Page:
Spirituality is a central part of human experience that relates to our sense of meaning and purpose in life, and our relationship with ourselves, others, our community and the world around us. It is different from religion, although some people may connect their spirituality with a religious identity and being part of a particular faith.

Experiences of illness, distress and trauma can disrupt our connection with ourselves and with others, and can profoundly challenge our sense of meaning and purpose in life. People who have overcome mental health issues tell us that having, or regaining, a sense of connection, hope and meaning in life are critical to recovery and wellbeing. 

This sense of meaning and connection is one of basic foundations of good mental health, yet it can be overlooked and misunderstood within mental health services. Good mental health support will recognise spirituality as a source of strength and wisdom, and will help people to reconnect with this where needed.

Exploring spirituality as part of recovery may be helpful in:

  • offering a way to understand what is happening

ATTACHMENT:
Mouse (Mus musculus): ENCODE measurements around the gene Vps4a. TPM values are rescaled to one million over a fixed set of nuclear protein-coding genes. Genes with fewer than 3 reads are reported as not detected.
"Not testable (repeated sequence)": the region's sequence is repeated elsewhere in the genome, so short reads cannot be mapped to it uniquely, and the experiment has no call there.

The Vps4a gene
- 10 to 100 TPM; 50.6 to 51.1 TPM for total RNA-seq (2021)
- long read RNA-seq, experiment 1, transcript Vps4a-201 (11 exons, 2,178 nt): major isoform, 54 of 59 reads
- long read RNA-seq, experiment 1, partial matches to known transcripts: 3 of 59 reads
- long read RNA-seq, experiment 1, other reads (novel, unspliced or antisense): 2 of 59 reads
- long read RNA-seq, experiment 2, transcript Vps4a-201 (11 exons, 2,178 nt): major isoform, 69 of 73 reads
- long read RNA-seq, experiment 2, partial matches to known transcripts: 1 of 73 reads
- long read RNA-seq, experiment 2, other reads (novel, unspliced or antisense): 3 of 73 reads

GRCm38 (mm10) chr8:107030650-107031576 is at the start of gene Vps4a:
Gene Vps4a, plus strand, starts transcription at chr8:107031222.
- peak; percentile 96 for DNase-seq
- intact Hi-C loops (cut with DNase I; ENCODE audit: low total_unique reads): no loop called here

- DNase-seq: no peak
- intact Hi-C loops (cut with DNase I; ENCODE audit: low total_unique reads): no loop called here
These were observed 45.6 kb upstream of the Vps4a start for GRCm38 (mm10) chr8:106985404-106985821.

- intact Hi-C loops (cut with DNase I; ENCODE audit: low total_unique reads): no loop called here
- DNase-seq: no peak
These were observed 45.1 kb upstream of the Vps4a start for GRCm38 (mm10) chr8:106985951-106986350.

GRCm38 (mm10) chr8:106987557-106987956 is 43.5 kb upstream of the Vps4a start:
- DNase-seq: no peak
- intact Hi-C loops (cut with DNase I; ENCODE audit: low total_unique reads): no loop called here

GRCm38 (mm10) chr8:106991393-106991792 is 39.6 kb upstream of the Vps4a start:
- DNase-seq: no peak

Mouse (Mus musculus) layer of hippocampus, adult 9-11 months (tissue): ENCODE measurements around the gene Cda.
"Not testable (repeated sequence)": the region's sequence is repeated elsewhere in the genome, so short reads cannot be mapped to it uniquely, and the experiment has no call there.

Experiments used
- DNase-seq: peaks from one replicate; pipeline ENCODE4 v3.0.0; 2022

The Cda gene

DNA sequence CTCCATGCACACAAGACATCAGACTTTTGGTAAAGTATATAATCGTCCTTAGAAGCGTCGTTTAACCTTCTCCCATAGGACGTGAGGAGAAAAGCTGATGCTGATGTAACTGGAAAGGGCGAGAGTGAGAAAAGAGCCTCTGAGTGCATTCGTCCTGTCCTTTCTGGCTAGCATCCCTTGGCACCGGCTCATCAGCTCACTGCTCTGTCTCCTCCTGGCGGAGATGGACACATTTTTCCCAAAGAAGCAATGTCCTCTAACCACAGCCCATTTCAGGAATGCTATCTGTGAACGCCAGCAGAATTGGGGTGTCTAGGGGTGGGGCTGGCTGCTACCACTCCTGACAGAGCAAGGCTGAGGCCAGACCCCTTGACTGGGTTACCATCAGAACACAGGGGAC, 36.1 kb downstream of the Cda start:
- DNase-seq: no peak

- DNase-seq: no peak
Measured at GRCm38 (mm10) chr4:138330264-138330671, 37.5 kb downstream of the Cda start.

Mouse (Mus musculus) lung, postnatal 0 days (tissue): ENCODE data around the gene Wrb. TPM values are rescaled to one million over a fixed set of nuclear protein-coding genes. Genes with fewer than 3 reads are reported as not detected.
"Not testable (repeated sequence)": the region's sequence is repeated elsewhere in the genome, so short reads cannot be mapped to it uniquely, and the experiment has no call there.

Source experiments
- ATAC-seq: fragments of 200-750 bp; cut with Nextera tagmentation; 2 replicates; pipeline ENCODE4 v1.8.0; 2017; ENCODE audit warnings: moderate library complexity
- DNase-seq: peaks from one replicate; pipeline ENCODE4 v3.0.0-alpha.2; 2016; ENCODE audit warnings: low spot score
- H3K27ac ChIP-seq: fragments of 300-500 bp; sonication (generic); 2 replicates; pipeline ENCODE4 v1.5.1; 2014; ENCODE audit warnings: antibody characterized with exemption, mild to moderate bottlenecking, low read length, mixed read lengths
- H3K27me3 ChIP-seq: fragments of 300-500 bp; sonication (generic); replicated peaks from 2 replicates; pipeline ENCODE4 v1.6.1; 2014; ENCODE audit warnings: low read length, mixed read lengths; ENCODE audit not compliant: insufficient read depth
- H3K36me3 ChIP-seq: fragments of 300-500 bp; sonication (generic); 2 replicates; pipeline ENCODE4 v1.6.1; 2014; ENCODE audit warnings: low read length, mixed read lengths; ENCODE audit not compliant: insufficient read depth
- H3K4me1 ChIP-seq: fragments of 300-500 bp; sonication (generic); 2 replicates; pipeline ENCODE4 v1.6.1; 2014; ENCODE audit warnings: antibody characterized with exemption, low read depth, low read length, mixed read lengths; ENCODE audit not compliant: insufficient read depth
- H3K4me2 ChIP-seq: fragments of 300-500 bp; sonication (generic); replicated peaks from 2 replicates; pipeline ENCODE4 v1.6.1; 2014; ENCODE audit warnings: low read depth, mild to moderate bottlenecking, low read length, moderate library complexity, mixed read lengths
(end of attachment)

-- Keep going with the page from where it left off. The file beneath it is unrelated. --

• finding a source of strength and hope
  • connecting with a supportive community
  • enabling self-awareness and compassion for others
  • dealing with grief and loss

In seeking wellbeing, you may wish to explore and express your spirituality through:

  • prayer, meditation and mindfulness
  • participating in a faith community or talking with a spiritual leader
  • connecting with nature
  • developing self-awareness through physical practices such as yoga or breathing exercises
  • practicing rituals that are personally meaningful
  • talking with other people who find spirituality helpful in their recovery
  • helping others or contributing to the community 

It is important for people to be able to choose how to include spirituality in their own recovery and to understand what will and will not be helpful. For example, some people may have had experiences within organised religions that were traumatic or damaging to mental health, while others feel nurtured and connected to a higher purpose through organised religion.

In general, spiritual experiences as part of recovery should be a source of comfort and not cause distress. There may also be times when spiritual beliefs and practices are not enough on their own, and other support and treatments are needed to stay well.

If you need to talk, call our Helpline.

Learn more about:

Remember, you are not alone. Hear stories from people who have been there.

For more information, please contact Wellways on 1300 111 400.